4 things children need to hear from their fathers

One of the biggest losses is the loss of your dad. It doesn’t matter how old you are when it happens; you feel as though a part of you is gone. If you grew up with an absent dad or one who never cared, the grief can be worse. Knowing you’ll never hear what you always needed to hear leaves a void in your life that you constantly try to fill but never really can.

If you’re a father celebrating Father’s Day with your children, it’s important to take time and think about what you say to your kids. Consider how you discipline them and what you value most. Kids know if they’re loved by the time and effort you put into raising them. They’re as sensitive to your body language as they are to your words.

Life is busy, but nothing should keep you so busy that you don’t take time for your children. Abandoning them physically or emotionally leaves a scar that never heals for them. Below are four things your child needs to hear AND see you say:

  1. You’re an important part of our family and I want to spend time with you. When dads shut down their gadgets and take time to play with their kids, they’re demonstrating that they value and like being around their children. This is important to kids that are learning trust and honesty and helps them feel secure.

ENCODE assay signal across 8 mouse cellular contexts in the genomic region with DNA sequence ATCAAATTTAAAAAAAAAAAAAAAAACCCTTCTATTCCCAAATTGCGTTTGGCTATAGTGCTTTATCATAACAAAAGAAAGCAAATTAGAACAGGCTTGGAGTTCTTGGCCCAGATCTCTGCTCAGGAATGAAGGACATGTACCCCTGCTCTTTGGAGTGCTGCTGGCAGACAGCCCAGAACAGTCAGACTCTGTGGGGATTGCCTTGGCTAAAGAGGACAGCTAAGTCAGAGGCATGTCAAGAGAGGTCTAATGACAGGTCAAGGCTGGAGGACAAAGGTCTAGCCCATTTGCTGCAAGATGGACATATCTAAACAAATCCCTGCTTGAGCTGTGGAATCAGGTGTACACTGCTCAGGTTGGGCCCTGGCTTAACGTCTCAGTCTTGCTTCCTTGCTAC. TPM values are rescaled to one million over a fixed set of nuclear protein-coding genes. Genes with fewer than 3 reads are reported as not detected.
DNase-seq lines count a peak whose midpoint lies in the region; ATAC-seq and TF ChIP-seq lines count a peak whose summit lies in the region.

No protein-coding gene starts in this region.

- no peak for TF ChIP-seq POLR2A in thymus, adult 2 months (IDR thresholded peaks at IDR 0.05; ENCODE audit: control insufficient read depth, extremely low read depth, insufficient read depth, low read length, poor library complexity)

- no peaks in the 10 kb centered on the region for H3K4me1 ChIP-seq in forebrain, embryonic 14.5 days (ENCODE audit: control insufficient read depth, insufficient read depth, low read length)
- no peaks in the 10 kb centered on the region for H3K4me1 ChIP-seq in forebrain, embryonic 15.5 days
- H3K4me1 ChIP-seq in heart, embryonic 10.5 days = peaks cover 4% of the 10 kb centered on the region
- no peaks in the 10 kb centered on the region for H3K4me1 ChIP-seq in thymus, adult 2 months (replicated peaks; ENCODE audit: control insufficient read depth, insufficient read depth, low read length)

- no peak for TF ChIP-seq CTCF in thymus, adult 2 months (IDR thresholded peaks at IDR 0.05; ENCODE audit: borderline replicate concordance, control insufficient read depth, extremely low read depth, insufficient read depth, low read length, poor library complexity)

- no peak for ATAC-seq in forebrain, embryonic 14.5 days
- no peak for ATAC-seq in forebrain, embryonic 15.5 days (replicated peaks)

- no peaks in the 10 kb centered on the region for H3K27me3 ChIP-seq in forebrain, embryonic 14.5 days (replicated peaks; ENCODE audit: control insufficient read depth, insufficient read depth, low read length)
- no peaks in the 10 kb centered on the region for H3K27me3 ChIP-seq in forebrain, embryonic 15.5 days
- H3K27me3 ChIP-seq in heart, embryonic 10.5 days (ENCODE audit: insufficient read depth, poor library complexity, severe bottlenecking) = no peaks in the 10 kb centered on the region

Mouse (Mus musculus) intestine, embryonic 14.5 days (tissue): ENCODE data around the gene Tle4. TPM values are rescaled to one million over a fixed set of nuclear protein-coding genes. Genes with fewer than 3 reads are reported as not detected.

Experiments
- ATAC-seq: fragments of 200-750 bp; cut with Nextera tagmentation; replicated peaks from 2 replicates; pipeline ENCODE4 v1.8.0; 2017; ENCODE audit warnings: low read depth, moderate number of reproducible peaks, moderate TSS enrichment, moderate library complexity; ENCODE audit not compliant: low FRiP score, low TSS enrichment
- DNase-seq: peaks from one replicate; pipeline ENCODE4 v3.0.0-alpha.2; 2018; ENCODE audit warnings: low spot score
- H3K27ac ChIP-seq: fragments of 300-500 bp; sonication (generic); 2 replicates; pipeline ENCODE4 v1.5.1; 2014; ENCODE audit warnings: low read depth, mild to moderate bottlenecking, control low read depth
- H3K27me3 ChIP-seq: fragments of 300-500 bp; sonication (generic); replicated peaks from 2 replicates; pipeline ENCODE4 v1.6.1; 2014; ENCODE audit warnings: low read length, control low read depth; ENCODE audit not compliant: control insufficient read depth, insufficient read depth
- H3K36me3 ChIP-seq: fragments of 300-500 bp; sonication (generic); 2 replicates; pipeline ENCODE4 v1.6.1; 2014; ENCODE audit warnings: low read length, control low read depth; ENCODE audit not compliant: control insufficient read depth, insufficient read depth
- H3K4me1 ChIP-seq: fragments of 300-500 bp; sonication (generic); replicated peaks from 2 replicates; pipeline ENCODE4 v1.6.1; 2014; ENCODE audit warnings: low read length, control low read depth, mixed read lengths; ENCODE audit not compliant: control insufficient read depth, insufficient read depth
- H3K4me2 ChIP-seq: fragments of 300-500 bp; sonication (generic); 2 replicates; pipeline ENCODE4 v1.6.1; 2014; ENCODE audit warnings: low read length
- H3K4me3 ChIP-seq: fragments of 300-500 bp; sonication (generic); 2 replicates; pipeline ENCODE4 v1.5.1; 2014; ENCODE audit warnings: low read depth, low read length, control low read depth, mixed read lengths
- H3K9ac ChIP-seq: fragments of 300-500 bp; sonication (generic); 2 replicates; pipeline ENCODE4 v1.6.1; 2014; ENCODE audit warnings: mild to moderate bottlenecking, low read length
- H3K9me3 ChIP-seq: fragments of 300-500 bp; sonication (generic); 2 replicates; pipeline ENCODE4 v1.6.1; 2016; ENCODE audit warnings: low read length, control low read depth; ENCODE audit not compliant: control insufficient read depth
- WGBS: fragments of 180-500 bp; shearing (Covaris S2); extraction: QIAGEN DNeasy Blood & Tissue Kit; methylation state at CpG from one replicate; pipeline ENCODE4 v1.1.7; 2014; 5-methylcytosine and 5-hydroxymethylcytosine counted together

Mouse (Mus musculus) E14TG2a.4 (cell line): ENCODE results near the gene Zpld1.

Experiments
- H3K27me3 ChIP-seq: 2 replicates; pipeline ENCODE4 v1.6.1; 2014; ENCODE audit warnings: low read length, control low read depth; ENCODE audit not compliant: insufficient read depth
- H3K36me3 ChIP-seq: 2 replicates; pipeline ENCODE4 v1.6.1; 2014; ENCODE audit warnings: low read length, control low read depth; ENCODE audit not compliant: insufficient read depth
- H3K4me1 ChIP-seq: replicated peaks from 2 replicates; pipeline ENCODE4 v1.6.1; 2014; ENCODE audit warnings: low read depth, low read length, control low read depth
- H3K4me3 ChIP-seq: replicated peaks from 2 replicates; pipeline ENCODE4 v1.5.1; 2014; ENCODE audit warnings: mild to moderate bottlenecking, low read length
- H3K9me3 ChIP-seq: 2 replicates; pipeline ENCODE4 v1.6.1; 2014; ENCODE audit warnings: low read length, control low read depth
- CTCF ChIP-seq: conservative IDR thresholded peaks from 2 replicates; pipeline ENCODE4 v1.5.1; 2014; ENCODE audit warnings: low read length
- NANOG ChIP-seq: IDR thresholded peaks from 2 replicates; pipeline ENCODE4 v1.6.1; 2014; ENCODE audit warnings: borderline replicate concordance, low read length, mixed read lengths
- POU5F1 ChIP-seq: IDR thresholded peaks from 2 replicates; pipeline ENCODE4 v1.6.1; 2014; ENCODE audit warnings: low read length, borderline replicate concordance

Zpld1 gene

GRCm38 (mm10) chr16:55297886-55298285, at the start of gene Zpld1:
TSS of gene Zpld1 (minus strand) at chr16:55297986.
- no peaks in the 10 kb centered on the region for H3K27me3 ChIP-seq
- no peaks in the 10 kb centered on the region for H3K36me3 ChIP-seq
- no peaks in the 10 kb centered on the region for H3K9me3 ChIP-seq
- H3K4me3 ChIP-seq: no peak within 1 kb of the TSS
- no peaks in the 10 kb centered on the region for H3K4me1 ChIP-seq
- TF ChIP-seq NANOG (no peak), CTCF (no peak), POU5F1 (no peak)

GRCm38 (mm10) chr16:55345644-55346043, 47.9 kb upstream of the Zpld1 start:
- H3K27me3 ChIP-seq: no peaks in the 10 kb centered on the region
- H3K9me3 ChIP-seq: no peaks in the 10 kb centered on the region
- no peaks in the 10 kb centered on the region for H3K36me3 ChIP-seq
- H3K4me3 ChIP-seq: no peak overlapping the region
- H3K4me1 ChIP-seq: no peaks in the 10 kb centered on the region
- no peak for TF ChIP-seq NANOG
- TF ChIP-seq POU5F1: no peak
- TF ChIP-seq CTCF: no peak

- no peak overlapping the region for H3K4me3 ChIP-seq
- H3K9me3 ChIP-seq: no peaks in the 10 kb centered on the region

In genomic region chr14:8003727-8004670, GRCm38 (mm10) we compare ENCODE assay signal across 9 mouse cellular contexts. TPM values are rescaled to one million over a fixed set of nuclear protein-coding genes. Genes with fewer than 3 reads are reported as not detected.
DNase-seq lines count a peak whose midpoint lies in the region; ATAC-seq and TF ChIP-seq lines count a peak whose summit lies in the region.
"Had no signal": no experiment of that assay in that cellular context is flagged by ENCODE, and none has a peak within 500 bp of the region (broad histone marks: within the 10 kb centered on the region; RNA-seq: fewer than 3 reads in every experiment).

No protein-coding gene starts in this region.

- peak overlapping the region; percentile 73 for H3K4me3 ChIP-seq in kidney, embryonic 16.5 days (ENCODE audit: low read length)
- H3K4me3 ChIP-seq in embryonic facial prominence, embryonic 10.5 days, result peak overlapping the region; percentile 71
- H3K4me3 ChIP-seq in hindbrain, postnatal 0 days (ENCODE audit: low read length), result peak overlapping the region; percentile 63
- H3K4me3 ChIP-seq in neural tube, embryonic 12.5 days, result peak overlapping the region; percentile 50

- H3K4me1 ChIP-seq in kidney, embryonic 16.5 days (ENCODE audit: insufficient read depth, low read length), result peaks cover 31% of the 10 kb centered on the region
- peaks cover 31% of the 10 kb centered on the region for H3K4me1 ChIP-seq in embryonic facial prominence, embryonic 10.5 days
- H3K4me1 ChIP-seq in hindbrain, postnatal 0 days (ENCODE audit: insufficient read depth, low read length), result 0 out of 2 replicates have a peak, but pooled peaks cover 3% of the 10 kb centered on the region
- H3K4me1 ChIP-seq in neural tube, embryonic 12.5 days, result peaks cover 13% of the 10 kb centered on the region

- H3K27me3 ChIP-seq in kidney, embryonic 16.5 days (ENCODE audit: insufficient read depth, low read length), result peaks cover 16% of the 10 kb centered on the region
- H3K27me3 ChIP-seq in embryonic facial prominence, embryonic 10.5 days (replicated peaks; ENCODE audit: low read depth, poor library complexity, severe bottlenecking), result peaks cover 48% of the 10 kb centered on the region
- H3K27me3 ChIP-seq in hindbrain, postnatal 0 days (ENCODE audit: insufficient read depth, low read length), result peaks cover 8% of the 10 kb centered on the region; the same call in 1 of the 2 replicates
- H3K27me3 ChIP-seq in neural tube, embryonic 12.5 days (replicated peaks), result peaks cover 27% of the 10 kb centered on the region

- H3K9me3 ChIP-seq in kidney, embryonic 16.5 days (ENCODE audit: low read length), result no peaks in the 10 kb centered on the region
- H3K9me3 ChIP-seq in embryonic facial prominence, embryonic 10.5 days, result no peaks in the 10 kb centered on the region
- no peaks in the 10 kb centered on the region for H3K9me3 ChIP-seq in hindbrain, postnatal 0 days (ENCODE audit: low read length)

2. I believe in you. Dads are more influential when they let their child struggle and figure things out on their own, especially when their child knows dad believes in them. Doing everything for your child or making life too easy enables kids and sends a message that you don’t think they can handle it on their own. Most grownups still recall the exact times their dad told them he believed in them.
  3. The power of forgiveness. Dads are especially impactful with their ability to forgive. When kids witness dad saying, “I’m sorry,” it leaves a lasting impression on them. They learn that when you love someone, you sometimes make mistakes that hurt their feelings and you need to apologize for that. They also learn that feeling compassionate for another is not dependent on your gender, but on your ability to be empathetic for someone.
  4. I’m proud of you and I’m so happy you’re my child. In a society that praises children frequently, most kids grow up with too much praise. However, what truly leaves a lasting memory is when dad took notice of something a child worked for or accomplished that was outstanding for him or her. A dad’s words, “I’m proud of you,” can bring tears to the grown-up children who heard them, and this memory continues to live on in their heart and mind.

I’m not sure most dads understand the incredible impact they leave on their children’s lives. It’s easy to get caught up in work and forget your children are witnessing your values through your actions. When you mess up, take the time to say, “I’m sorry.” Tell them that you vow to be the best parent you can be. Explain that you make mistakes, but they were not meant to hurt them. Tell them you make mistakes because you love them so much and get scared sometimes. It is hard being a parent after all. 

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